So you’ve finished your project. You’ve got a wonderful circuit, a beautiful PCB, and everything works perfectly. You’re done right? Well, maybe not. Sure, a bare PCB might be fine for a dev board, but what if you have a LCD to mount, a knob that needs turning, and buttons that need pressing. Yeah, that potentiometer hanging off the board by a few wires isn’t so pretty, is it? So it’s time for a case. Yuck. We all hate modifying cases.
[Electrodacus] came up with a clever solution in the form of stacking PCBs to form a case. In his project, he actually has the circuitry spread across 3 PCBs, and uses surface mount connectors to connect them in a stack. Along the edges are specifically shaped PCBs to complete the enclosure. This technique could be used with only one PCB containing all the circuitry, and the others acting as the case sides and top.
In this solar battery management project, the base layer has most of the power circuitry. This layer uses an aluminum metal core PCB for heat dissipation. The center layer is home for the micro controller and supporting components. And the top layer is the “front panel” with capacitive touch buttons and a cut out for a LCD. The top layer silk screen contains the logo, button markings, and the pin out of all the connectors.
If you hate drilling and filling cases (as much as we do), this technique might be right for your next project.
[via EEVBlog Forums]
39 thoughts on “Custom Case Made Entirely Out Of PCBs”
That is amazing and the link has some great pictures and models as well!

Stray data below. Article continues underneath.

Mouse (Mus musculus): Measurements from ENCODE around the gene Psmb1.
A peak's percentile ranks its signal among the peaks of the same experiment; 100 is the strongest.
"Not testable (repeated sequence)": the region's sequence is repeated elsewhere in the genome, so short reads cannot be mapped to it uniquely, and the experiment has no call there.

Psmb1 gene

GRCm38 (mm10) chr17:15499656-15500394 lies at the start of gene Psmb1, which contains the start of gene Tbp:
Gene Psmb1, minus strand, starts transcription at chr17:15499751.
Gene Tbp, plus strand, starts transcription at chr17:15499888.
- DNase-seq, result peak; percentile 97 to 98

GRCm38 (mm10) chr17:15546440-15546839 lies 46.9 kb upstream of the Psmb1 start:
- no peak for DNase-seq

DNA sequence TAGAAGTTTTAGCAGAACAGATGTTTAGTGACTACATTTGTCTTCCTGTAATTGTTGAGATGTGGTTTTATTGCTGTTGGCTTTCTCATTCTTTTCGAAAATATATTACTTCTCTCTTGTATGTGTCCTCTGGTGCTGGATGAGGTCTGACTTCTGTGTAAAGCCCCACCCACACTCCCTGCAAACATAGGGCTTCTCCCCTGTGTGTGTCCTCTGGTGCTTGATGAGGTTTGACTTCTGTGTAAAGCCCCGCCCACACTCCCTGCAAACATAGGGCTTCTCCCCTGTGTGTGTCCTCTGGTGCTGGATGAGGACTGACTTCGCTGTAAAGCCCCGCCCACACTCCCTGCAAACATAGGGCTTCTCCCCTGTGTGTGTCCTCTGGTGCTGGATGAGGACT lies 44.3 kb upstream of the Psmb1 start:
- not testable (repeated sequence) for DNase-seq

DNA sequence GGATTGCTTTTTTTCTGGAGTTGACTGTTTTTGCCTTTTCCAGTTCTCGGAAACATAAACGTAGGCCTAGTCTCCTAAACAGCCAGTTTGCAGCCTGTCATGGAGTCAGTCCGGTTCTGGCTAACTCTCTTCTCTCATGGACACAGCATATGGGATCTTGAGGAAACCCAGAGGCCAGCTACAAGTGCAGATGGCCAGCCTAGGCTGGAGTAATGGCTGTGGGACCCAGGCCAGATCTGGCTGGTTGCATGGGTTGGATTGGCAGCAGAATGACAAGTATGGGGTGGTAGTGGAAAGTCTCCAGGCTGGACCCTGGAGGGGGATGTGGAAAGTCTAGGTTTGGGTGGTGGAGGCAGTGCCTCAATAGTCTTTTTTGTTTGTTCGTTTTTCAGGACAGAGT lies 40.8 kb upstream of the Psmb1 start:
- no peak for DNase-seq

Kind of silly to use aluminium core for heat management but not having that as the outer most layer e.g. the back side.
Read the article you judgemental twat:
Make a cool case out of PCB onlyBack
Make a cool case out of PCB only by electrodacus on 25 Feb, 2015 14:17
I decided to share my Solar BMS case design made exclusively from PCB’s only.
Most are FR4 except for the PCB at the bottom that is a metal core PCB.
“you judgemental twat”: Pot, meet kettle.
The only change I’d made, is using countersunk screws. Aesthetics: 10
How well does FR4 countersink / how long of a life would your countersinks have when they are countersinking abrasive glass?
This is a good question.
Depending on the thickness of the FR4 and the depth at which one countersinks (and to a degree about over torque), one might also have to worry about stress cracking.
Maybe countersink, then seal it up with epoxy before assembly? Or some other kind of glue…gotta be something that will work.
But then you couldn’t take it apart :(
Thanks, I will actualy use countersunk screws on my next version you can see some 3D renderings on my website.